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Firstly in order to understand the role desiccants play in automotive Air Conditioning (AC) systems we need to look at what a car/van or truck AC system is and then understand how water and moisture can effect it.

Understanding How Closed Loop Automotive AC Systems Work

Automotive Air Conditioning - how it works

Air conditioning's main principles are Compression, Condensation, Expansion, and Evaporation. The fluid such as HFC-134a that passes around the whole system is the refrigerant. Hard tubing and flexible hoses connect the components of the air conditioning in your car. In most of todays a/c system designs, the Compressor pressurizes refrigerant vapour which gets hot and then moves to the Condenser heat exchanger. As the car moves, outside air flows over the condenser, removing heat from the refrigerant, changing it to a liquid state which is now cooler. Liquid refrigerant moves on to the Receiver-Drier (R/D) for purification. The R/D is sometimes called the "Liquid Tank" and although shown separate above it is often housed within the condenser assembly. From the R/D the liquid refrigerant moves through the thermostatic Expansion Valve (TxV). The TxV  drops the pressure of the liquid refrigerant causing some vapour formation and the refrigerant is now colder.. The low pressure liquid and vapour combination moves into the evaporator, where the rest of the liquid refrigerant "boils off" into its gaseous state as it removes heat from its surroundings – thus cooling the air inside the vehicle by passing it over the evaporator coils.

This is a closed loop so that no air/moisture enters from the outside and no refrigerant escapes the system. However when the system was first manufactured there would have inevitably been some moisture trapped during the assembly process. Furthermore no system is perfectly sealed and over time some moisture will migrate into the system increasing the moisture content of the system.

Moisture Damage to Air Conditioning Systems

So it's clear that moisture in the system exists. The amount of water present when the refrigerant is a vapour is called the "vapour phase water content" and similarly the amount of water present in the refrigerant when it is in the liquid phase is called "liquid phase water content". In certain parts of the system the refrigerant is a mix of luquid and vapour and the water will simply be represented as a "refrigerant/water mixture"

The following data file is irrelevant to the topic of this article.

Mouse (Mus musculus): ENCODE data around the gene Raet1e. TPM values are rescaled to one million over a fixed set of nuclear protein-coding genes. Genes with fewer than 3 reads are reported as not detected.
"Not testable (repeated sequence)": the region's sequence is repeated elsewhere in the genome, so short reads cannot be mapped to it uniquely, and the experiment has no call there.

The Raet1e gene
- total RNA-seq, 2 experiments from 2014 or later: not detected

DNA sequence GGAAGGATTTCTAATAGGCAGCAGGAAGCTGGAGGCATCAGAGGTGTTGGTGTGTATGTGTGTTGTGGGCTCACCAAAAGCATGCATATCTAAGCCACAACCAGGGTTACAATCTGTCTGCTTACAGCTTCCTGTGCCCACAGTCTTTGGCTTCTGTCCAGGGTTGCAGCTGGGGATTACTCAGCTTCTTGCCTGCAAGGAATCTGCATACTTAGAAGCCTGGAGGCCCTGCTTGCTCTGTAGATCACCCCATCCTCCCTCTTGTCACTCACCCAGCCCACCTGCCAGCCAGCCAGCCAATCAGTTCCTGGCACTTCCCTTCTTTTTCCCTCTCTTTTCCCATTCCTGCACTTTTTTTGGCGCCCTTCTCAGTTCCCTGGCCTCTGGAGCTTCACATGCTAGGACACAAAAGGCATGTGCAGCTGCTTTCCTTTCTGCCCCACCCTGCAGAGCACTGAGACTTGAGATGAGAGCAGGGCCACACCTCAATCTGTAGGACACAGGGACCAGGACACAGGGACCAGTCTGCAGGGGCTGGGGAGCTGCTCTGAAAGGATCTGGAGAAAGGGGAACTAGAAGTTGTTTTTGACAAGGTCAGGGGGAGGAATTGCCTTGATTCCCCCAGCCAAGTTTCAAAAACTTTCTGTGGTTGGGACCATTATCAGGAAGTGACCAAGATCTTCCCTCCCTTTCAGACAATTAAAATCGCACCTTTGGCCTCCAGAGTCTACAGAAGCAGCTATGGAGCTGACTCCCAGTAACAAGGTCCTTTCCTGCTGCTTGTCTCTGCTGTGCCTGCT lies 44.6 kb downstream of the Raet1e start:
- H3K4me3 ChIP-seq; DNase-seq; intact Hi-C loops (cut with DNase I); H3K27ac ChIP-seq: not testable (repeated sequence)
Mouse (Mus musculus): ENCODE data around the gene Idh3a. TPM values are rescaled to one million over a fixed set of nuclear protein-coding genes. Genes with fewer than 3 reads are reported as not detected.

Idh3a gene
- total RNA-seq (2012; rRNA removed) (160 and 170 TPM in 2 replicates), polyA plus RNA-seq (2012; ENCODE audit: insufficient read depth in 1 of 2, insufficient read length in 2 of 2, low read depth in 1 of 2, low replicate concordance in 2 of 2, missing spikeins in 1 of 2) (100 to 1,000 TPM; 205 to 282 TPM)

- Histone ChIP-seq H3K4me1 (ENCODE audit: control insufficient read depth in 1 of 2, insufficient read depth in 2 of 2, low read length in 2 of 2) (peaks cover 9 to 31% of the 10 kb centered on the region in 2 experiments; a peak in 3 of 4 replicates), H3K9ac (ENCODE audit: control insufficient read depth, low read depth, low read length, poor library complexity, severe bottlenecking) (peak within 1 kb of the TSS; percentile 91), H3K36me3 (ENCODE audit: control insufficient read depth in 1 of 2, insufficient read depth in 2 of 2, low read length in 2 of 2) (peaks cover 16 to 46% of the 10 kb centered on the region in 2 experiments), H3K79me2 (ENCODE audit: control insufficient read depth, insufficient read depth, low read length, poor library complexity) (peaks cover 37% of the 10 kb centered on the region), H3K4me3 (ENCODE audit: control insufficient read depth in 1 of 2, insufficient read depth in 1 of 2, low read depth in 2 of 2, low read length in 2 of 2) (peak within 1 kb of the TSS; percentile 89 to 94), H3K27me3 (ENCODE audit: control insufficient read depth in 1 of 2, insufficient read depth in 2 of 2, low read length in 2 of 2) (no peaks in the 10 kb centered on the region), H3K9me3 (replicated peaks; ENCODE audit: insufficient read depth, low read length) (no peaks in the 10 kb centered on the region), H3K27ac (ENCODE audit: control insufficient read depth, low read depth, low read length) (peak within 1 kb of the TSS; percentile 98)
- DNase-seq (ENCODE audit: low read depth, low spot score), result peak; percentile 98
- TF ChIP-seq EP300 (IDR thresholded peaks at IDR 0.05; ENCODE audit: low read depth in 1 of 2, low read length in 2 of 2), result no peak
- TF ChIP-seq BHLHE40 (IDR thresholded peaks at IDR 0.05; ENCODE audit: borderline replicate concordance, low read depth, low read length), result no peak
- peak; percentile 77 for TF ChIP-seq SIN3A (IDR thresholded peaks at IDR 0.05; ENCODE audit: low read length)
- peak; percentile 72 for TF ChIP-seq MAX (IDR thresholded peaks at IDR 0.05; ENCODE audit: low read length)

The water can either be dissolved within the refrigerant fluid or if the amount of water is beyond the saturation point, the free water will also appear as water droplets. Because the AC system's temperature can vary from be freezing cold to very hot the free moisture will vaporise and condense accordingly and there is even the potential for it to freeze forming ice.

The desiccant drier (in the Receiver/Dryer) is a key component to assuring long AC system life and maximum performance.  It is clear that moisture in the system exists, and AC system engineers have long known the problems created by moisture in a closed loop AC system. Below we list the damage water within the closed loop Air Con system can do:

  • Freeze up in capillary tube or expansion valve, preventing the AC system from functioning or worse, causing mechanical damage.
  • Reacting with other materials to form sludge, which then blocks the expansion valve.
  • Corrosion of metal parts.
  • Hydrolysis of the refrigerant to form acids which then attack vulnerable parts of the system.
  • Hydrolysis of the lubricants which reduce it's functionality leading to rapid wear and tear.

Desiccants are Needed to Prevent Moisture Damage to Closed Loop (Automotive) Air Conditioning Units

Because of the wide range of temperatures the AC units will be exposed to and the desire to have very low water content level, Molecular Sieve desiccants are used. Although in other applications silica gel is a popular choice of desiccant. However silica gel release moisture at the higher temperatures an AC system would experience and it is also less effective at lower moisture content levels, compared to molecular sieves. You can read more about the difference between molecular sieves and silica gel in this article:  why molecular sieves are preferred over silica gel.

However all molecular sieves are not of the same quality and using poor quality molecular sieve desiccants in your AC units could actually be even more damaging than the effect of moisture in the system.

The Problem with Using Cheap Molecular Sieve Desiccants, Which can Damage your Automotive Air Conditioning System

  • Cheap molecular sieves don't perform well so they don't lock away water as effectively as needed over the product lifetime. They often have lower capacity and may already have higher levels of moisture bound when shipped.
  • Poor quality molecular sieves will break down forming dust and sludge which will mechanically jam up the moving parts of the AC system.
  • Un-tested cheap molecular sieve adsorbent may react with the lubricant oils or refrigerant chemicals reducing their effectiveness or worse creating damaging solutions, elevated levels of acids, and metals.

Poor quality desiccants lead to "Black Death" of the AC system as the beads literally break apart and crumble, causing the system to clog!

Flow Dry Technologies AD-1® Molecular Sieve meets (and in some cases surpasses) all the industry standards and are proven to be safe for use with AC refrigerants including HFC-134a and 1234yf. Our desiccant experts are available to discuss your specific questions and needs.

Posted by John Logan at 12:51

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